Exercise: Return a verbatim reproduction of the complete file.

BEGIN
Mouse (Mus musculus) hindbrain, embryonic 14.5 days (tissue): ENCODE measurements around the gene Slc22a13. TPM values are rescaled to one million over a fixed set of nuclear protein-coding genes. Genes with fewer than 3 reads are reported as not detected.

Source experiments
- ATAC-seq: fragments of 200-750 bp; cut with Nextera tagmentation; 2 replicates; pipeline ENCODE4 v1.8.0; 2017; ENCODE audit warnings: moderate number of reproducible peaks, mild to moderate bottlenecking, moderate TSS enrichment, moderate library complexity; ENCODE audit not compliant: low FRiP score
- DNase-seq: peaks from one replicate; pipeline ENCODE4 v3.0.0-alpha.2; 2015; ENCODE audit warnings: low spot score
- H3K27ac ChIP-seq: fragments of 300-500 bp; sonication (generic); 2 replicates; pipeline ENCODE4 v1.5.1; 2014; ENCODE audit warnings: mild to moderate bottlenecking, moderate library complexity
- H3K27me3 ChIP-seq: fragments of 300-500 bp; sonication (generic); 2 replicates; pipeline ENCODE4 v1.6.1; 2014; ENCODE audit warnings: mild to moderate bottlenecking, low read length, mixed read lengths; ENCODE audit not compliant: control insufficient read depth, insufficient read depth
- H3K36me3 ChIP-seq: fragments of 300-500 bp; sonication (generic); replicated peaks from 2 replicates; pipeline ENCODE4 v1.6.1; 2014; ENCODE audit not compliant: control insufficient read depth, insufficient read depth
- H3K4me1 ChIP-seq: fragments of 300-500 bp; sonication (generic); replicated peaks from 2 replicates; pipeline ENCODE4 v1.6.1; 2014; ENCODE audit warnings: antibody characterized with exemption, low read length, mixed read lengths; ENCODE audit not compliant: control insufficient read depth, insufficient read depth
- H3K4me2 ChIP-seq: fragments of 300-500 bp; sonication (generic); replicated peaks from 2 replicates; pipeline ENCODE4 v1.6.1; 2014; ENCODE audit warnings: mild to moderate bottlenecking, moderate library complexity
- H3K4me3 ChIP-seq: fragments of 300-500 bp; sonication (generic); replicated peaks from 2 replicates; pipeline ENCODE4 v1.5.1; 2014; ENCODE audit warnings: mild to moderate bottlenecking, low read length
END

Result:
Mouse (Mus musculus) hindbrain, embryonic 14.5 days (tissue): ENCODE measurements around the gene Slc22a13. TPM values are rescaled to one million over a fixed set of nuclear protein-coding genes. Genes with fewer than 3 reads are reported as not detected.

Source experiments
- ATAC-seq: fragments of 200-750 bp; cut with Nextera tagmentation; 2 replicates; pipeline ENCODE4 v1.8.0; 2017; ENCODE audit warnings: moderate number of reproducible peaks, mild to moderate bottlenecking, moderate TSS enrichment, moderate library complexity; ENCODE audit not compliant: low FRiP score
- DNase-seq: peaks from one replicate; pipeline ENCODE4 v3.0.0-alpha.2; 2015; ENCODE audit warnings: low spot score
- H3K27ac ChIP-seq: fragments of 300-500 bp; sonication (generic); 2 replicates; pipeline ENCODE4 v1.5.1; 2014; ENCODE audit warnings: mild to moderate bottlenecking, moderate library complexity
- H3K27me3 ChIP-seq: fragments of 300-500 bp; sonication (generic); 2 replicates; pipeline ENCODE4 v1.6.1; 2014; ENCODE audit warnings: mild to moderate bottlenecking, low read length, mixed read lengths; ENCODE audit not compliant: control insufficient read depth, insufficient read depth
- H3K36me3 ChIP-seq: fragments of 300-500 bp; sonication (generic); replicated peaks from 2 replicates; pipeline ENCODE4 v1.6.1; 2014; ENCODE audit not compliant: control insufficient read depth, insufficient read depth
- H3K4me1 ChIP-seq: fragments of 300-500 bp; sonication (generic); replicated peaks from 2 replicates; pipeline ENCODE4 v1.6.1; 2014; ENCODE audit warnings: antibody characterized with exemption, low read length, mixed read lengths; ENCODE audit not compliant: control insufficient read depth, insufficient read depth
- H3K4me2 ChIP-seq: fragments of 300-500 bp; sonication (generic); replicated peaks from 2 replicates; pipeline ENCODE4 v1.6.1; 2014; ENCODE audit warnings: mild to moderate bottlenecking, moderate library complexity
- H3K4me3 ChIP-seq: fragments of 300-500 bp; sonication (generic); replicated peaks from 2 replicates; pipeline ENCODE4 v1.5.1; 2014; ENCODE audit warnings: mild to moderate bottlenecking, low read length